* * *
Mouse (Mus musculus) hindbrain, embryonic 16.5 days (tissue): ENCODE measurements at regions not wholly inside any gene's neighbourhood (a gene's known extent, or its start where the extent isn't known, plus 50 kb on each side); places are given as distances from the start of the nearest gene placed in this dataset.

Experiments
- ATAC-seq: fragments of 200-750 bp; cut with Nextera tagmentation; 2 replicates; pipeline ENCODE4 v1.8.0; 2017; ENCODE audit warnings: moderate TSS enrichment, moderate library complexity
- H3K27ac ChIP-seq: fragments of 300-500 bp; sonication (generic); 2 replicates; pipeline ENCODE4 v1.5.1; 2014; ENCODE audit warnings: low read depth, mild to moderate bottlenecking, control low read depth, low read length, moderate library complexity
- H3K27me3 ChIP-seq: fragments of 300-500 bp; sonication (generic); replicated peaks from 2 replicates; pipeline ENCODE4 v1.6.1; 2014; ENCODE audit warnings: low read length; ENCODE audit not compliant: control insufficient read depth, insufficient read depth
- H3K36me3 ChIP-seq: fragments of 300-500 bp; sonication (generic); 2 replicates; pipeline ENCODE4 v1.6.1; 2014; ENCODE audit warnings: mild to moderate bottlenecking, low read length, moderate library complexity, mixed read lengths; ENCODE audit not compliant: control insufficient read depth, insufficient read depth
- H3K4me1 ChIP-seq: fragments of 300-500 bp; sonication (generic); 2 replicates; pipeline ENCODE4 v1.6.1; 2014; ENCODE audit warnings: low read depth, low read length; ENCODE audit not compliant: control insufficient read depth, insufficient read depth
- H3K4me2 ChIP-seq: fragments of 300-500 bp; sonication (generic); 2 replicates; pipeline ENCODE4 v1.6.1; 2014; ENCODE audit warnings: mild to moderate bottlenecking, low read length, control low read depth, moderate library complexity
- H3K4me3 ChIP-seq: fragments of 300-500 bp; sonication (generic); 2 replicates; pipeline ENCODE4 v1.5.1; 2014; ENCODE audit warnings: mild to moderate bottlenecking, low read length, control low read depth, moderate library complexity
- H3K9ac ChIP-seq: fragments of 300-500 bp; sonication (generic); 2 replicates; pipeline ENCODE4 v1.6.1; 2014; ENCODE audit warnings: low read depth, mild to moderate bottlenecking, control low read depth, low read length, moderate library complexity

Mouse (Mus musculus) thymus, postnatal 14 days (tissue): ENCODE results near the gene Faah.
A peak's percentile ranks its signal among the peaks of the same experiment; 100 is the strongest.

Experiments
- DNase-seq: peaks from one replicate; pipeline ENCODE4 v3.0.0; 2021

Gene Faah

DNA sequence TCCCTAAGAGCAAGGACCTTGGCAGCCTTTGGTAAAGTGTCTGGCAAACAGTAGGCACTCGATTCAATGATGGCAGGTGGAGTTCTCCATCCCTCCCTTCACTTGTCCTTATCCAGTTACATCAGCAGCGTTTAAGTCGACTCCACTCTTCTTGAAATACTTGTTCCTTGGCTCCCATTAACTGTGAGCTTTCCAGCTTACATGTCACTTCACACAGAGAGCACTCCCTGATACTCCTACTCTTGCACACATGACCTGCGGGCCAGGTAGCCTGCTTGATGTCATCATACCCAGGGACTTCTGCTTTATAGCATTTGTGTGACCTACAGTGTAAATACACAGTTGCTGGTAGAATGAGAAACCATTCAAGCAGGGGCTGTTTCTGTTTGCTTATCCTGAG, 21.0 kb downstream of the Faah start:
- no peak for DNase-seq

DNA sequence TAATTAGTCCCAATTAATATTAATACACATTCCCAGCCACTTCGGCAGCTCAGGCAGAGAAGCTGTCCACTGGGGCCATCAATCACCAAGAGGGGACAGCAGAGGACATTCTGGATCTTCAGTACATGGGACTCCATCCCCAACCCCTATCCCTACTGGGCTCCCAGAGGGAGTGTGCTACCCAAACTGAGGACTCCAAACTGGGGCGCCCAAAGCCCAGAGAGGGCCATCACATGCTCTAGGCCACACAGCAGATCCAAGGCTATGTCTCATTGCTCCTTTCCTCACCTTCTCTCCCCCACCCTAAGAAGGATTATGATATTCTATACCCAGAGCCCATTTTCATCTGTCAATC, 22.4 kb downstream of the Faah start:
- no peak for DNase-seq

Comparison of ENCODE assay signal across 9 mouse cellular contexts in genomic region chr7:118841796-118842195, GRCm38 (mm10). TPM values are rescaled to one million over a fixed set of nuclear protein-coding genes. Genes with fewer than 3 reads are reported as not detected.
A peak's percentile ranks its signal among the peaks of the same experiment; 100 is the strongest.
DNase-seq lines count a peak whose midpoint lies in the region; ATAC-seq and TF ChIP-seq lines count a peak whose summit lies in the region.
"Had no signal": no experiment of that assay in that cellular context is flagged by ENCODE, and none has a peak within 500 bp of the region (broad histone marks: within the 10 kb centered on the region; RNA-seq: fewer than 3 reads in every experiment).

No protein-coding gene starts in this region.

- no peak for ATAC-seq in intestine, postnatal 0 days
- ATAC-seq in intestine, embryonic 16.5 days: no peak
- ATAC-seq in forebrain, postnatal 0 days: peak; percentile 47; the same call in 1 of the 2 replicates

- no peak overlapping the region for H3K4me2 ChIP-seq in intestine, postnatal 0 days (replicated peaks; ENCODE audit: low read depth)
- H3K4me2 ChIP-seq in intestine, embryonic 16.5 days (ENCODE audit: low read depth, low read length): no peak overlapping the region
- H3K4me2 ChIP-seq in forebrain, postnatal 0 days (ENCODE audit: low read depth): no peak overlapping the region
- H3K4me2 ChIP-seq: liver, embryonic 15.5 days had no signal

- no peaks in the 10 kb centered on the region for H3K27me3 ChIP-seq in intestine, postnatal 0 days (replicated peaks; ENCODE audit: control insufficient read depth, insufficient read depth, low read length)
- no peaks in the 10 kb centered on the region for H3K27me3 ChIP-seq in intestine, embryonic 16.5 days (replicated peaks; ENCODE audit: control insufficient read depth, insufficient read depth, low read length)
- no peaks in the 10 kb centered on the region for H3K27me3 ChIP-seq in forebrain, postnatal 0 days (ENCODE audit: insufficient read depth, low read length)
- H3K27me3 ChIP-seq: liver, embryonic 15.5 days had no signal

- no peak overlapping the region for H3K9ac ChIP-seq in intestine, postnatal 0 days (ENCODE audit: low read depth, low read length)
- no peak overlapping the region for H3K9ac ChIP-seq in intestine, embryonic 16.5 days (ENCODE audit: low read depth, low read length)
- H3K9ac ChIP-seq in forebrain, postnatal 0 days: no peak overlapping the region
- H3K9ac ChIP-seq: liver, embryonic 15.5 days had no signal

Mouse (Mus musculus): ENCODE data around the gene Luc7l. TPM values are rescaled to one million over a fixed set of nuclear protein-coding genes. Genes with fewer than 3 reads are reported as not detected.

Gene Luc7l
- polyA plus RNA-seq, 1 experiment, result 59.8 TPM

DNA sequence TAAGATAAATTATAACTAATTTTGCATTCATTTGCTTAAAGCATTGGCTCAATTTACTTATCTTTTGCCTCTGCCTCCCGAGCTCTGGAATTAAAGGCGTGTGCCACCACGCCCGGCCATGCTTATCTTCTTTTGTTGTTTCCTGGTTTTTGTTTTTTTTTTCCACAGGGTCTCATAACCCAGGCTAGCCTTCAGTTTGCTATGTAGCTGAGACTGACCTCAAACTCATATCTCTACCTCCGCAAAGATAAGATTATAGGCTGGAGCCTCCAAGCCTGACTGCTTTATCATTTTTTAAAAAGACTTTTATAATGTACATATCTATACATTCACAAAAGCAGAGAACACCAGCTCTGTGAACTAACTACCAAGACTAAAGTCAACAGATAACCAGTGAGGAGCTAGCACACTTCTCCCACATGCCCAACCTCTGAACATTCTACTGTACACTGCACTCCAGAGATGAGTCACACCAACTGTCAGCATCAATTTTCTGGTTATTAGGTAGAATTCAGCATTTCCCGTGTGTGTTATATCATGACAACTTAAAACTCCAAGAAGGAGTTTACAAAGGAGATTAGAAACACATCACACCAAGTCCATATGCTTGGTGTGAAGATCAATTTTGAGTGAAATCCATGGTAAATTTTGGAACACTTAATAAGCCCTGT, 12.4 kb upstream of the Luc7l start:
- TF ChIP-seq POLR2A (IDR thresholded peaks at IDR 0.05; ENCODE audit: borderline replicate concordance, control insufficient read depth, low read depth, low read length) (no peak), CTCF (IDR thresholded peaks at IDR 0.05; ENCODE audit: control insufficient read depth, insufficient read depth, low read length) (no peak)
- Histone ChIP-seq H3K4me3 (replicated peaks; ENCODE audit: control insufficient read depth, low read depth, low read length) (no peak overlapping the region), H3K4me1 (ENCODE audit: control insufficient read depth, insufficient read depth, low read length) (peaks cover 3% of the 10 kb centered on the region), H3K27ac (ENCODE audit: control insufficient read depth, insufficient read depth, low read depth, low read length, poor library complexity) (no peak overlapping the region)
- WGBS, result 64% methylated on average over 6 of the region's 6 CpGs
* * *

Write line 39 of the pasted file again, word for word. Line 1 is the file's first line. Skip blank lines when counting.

- H3K9ac ChIP-seq: liver, embryonic 15.5 days had no signal